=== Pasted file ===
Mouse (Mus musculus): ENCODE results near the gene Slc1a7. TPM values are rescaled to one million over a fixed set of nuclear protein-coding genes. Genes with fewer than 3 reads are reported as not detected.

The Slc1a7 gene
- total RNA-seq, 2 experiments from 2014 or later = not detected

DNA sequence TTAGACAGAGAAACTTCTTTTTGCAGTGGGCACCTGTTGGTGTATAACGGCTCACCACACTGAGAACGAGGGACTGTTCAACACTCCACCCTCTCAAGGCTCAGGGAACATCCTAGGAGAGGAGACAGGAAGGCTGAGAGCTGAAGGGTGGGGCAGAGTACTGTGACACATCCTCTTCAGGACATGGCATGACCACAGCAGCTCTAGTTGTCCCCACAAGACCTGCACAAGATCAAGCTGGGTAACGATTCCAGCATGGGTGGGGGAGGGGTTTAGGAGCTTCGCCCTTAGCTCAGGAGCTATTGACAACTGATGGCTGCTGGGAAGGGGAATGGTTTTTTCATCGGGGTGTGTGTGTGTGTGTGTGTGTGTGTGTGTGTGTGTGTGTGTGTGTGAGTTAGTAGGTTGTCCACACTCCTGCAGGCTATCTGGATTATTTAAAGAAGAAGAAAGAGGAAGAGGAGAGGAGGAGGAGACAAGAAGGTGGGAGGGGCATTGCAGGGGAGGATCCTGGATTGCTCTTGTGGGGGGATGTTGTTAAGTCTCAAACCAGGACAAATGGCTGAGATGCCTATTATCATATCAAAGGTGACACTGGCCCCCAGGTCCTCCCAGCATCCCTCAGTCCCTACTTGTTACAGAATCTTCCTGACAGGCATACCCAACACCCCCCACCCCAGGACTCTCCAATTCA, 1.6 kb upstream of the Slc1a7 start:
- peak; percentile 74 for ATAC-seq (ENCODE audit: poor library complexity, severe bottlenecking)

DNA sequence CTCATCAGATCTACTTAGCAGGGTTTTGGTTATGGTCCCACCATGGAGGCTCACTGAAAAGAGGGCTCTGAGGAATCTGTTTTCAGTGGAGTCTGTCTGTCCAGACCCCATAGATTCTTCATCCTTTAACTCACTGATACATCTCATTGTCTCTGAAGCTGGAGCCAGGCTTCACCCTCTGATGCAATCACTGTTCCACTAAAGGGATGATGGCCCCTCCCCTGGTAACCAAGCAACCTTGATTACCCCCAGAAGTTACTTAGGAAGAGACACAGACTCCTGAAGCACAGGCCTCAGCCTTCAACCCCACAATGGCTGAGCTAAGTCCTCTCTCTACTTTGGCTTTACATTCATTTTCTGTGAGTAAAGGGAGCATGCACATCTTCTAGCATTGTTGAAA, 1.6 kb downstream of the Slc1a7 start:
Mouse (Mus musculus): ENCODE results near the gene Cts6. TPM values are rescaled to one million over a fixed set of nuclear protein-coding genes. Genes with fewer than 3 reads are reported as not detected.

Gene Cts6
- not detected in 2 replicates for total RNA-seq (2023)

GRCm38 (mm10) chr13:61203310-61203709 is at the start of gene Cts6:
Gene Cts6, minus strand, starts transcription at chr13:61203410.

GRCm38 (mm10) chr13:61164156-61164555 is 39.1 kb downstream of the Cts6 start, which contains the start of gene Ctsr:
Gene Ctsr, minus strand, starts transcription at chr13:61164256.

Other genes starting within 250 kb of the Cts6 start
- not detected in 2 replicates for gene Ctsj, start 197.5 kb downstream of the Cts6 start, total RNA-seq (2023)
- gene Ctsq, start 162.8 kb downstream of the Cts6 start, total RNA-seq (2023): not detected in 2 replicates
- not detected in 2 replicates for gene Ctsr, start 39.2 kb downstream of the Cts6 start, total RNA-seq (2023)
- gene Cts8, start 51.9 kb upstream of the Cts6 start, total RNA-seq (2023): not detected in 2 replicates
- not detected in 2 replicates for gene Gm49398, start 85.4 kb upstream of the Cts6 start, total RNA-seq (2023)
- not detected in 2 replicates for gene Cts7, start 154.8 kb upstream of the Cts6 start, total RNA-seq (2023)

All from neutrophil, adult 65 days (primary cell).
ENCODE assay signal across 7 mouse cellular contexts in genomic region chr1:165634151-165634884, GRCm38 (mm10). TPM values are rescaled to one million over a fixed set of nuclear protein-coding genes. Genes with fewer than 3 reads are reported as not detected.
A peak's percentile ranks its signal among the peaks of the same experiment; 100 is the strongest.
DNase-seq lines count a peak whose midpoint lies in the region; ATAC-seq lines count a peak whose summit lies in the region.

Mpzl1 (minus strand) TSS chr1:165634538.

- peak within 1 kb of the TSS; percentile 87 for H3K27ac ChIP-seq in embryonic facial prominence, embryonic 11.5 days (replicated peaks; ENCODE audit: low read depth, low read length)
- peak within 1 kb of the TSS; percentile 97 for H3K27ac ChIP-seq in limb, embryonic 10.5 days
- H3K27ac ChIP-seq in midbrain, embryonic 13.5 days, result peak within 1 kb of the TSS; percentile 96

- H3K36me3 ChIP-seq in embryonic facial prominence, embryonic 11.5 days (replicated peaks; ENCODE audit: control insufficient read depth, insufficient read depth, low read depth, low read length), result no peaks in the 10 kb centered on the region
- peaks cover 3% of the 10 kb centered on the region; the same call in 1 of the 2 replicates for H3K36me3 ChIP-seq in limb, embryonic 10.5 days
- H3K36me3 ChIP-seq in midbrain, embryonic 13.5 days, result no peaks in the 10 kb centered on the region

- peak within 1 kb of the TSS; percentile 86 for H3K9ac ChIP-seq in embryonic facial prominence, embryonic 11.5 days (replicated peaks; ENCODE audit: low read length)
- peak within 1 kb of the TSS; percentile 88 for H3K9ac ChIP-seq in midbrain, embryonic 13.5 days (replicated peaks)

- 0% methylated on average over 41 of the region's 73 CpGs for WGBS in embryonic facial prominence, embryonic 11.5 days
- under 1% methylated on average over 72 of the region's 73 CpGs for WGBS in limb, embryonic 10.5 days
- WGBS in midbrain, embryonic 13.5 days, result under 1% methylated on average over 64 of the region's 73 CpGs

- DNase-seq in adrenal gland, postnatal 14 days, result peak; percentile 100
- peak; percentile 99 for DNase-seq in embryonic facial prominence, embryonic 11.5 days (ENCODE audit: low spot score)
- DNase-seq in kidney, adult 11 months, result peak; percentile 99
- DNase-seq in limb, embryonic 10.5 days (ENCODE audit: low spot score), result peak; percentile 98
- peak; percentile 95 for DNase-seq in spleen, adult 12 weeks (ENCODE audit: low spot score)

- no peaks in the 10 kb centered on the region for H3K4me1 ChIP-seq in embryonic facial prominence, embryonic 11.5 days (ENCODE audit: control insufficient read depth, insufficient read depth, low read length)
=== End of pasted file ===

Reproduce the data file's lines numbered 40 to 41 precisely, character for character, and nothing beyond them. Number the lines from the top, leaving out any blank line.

- DNase-seq in limb, embryonic 10.5 days (ENCODE audit: low spot score), result peak; percentile 98
- peak; percentile 95 for DNase-seq in spleen, adult 12 weeks (ENCODE audit: low spot score)